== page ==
The UK’s Highest Mountains – Did you know that Ben Nevis is only ranking #23?

During our last trip before Covid struck, the Barbarians visited two countries that are not short of tall peaks, Nepal and Bhutan, and somehow we got talking about the pleasant rolling hills of the British Isles; it seems a common fact that Ben Nevis is the UK’s highest mountain.

There is no doubt that it is indeed the tallest peak on the UK main territory, the highest mountain on the British Isles. However, the former British Empire still owns a large number of overseas territories, which are not part of the UK, but under UK sovereignty, owned by the UK: they are UK territory.

When you take into account those territories, Ben Nevis is not looking so tall anymore. I was really surprised when I was not able to find any lists of the UK’s highest mountains anywhere on the internet. I found some mentions of the tallest mountain, even some erroneous lists of the tallest mountains per UK overseas territory and some even faultier lists pretending to show all of the tallest mountains, but Ben Nevis never ranked lower than #6.

This could not be true. A small British Overseas Territory, not far from Antarctica in the South Atlantic, called South Georgia and the South Sandwich Islands has a verified record of more than a dozen mountains that dwarf Ben Nevis, so I spent some of the commodity I have lavish amounts of these days thanks to the Pandemic (time), researching every single mountain in every British Overseas Territory to bring you this news: Ben Nevis ranks #23 when it comes to the UK’s highest mountains, #35 if you take into account British Antarctic Territory, which is not recognised by most countries and which the UK undertook to suspend its claim on since the Antarctic Treaty came into force in 1961.

(c) Berkeley Square Barbarian, just like all photos

The list changed last in 2017, when a new Antarctic survey found that Mount Hope in the British Antarctic Territory is actually 377 metres higher than initially thought, making it 50 metres higher than the previous contender, Mount Jackson, just a bit further down the road. The survey also changed the recorded heights of many other mountains by as much as 600 metres and their locations by up to six kilometres. Even Ben Nevis on the UK mainland changed his certified height recently by 60 centimetres following a survey, pushing his rounded height from 1,344 to 1,345.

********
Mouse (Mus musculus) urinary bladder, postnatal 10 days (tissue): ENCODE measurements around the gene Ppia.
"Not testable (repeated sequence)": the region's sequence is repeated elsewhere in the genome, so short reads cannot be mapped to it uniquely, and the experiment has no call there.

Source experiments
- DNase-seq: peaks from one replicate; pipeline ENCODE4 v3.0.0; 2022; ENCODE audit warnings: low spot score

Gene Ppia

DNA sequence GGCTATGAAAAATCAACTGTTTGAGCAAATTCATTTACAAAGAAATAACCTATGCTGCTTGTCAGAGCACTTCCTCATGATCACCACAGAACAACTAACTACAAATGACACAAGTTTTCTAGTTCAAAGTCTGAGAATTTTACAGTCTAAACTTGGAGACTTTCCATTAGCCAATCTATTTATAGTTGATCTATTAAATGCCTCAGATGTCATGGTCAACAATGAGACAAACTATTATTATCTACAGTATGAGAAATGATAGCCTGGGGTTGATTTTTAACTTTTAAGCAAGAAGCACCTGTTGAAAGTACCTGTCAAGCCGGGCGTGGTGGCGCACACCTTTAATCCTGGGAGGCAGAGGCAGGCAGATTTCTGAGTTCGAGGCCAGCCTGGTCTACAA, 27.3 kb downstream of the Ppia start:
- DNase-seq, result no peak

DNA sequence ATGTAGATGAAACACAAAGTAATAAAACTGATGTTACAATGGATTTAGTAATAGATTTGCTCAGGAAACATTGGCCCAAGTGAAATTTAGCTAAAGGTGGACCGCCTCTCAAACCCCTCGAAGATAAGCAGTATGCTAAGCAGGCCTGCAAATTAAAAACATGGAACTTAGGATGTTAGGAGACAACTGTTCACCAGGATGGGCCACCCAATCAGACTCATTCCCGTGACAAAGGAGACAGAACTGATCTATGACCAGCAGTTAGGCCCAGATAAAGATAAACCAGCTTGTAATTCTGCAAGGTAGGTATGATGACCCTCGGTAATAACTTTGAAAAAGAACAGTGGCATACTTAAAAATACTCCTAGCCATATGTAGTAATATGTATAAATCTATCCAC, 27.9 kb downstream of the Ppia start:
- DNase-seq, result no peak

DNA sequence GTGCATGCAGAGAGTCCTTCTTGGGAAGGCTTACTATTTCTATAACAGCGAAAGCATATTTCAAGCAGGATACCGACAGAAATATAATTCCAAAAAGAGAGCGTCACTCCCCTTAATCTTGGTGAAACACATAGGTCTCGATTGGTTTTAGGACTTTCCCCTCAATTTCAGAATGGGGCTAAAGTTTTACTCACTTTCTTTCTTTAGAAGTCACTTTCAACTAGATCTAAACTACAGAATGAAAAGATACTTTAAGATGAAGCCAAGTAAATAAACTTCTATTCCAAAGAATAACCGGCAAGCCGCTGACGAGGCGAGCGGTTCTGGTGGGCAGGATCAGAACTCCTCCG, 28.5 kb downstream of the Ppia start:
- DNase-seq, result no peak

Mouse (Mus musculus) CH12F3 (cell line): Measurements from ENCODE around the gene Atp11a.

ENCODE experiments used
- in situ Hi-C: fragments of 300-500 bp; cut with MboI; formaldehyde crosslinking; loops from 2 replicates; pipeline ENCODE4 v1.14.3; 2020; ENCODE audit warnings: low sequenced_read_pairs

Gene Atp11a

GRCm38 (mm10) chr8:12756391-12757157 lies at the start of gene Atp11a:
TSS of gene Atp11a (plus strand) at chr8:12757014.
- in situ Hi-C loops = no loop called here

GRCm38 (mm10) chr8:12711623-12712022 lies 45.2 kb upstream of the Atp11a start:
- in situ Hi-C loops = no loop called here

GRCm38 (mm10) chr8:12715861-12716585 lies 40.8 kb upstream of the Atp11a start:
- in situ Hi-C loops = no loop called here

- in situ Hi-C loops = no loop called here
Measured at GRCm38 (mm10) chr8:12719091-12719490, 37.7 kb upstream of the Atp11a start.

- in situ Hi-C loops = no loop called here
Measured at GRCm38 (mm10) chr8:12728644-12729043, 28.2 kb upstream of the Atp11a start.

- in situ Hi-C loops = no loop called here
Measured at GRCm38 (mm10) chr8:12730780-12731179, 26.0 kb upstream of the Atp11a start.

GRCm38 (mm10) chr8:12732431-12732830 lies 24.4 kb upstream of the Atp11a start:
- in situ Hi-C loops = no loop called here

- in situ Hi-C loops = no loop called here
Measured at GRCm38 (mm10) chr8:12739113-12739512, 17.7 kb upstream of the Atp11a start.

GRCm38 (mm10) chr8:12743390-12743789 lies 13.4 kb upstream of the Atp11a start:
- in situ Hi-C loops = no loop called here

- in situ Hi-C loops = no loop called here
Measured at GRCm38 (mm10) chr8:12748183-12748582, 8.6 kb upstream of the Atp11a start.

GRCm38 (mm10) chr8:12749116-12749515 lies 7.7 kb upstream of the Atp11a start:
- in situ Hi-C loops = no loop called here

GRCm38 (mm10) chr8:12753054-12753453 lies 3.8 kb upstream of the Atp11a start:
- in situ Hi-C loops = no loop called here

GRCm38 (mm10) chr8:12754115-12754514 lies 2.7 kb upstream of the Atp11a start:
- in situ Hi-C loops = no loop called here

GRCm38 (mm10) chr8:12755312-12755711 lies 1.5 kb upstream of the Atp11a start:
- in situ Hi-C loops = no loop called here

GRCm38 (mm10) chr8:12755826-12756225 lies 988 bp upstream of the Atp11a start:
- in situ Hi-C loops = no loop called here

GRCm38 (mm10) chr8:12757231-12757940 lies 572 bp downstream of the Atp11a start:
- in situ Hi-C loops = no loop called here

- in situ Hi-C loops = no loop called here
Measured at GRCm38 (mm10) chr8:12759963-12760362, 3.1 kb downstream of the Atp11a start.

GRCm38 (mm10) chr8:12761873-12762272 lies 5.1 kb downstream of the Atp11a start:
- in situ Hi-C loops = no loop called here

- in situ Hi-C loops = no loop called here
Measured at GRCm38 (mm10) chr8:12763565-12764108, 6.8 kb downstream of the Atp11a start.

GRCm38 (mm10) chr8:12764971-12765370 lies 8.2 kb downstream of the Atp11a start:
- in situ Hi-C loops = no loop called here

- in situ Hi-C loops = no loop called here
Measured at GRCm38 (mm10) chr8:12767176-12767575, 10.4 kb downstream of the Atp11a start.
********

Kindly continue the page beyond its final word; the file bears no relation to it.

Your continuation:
As mentioned above, it does not really make much sense to include British Antarctic Territory, so Mount Paget is still the UK’s highest mountain.

As someone who grew up in a city (Munich)  that is located at an elevation of 520 metres, with mountains of around 3,000 metres height within an hour’s drive I often felt puzzled about the British Isles’ figures.

The highest city is Bradford at 325m, followed by Sheffield (298m), Stoke-on-Trent (276m), Birmingham (247m), and Bath (230m). The village of Flash (463m) in the Peak District has long been recognised as Britain’s highest village or town. Not that impressive when you consider that the highest town on earth is La Rinconada, Peru, at 5,100m, but Flashers still bang on about it. In Nepal locals don’t call it a mountain, if it is less than 5,000m tall, they call those elevations foothills of the Himalayas, well, they call them हिमालयको खुट्टा, but you know what I mean.

Like all good Brits (naturalised in 2013) I love Britain, of course, and going hiking in the Scottish Highlands, Snowdonia, the Lake or Peak District is one of my favourite activities. I also readily admit that my initial slight juvenile smugness about the relatively low elevation of local mountains got wiped off my face when I got hit by a snowstorm on Mount Snowdon, not even talking about when local authorities possibly saved me from harm by temporarily banning access to Ben Nevis two years ago (a party of six had had to be rescued by mountain rescue the night before due to heavy thunderstorms).

As soon as Covid is over, Ms B and I will be joining Outdooraholics and the Ramblers again for more outdoor fun, just like we did in the Forest of Dean earlier this year. In for some more adventures? Feel welcome to eyeball our posts about canyoning, caving, and skydiving. Should you be looking for some proper hiking, then why not have a quick look at our buddy Anthony’s post about backpacking in Ecuador on his and his partner Anna’s blog Green Mochila, you won’t be disappointed.

For restaurant reviews check out our posts about Gruvelageret, Helene Darroze, Galvin at the Athenaeum, or Lafleur.

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8 Comments

    1. Thank you so much, Catherine, your kind comment made my day. The cabin fever is starting to kick in at the Barbarian residence 🙂 , so this is appreciated even more than usual. I hope you and your loved ones are doing okay during these strange times.

  1. Utterly fascinating. I love this research. And if anyone had asked me ‘what is the highest city in the UK’ I would never, ever have thought of Bradford, or anywhere in the midlands for that matter! I’d probably have said Aberdeen or Inverness. Thanks so much for sharing.

  2. Wow, interesting research you’ve done here! It’s impressive that so many of them are DOUBLE the height of Ben Nevis. Although it’s true that mountains can be perilous no matter their height – like the fact there are mountains much smaller than Everest but more dangerous. Sometimes height isn’t everything!

    1. Thanks for the comment, Clazz. The Clash are so close to Ben Nevis, you must have climbed it a dozen times, I presume tehe… Yes, I heard that with Mount Everest it is really the Death Zone and generally the altitude that poses the challenge (and the overcrowding of course), there is not much technical skill required. There must be hundreds of mountains technically more difficult, I am guessing. 🙂

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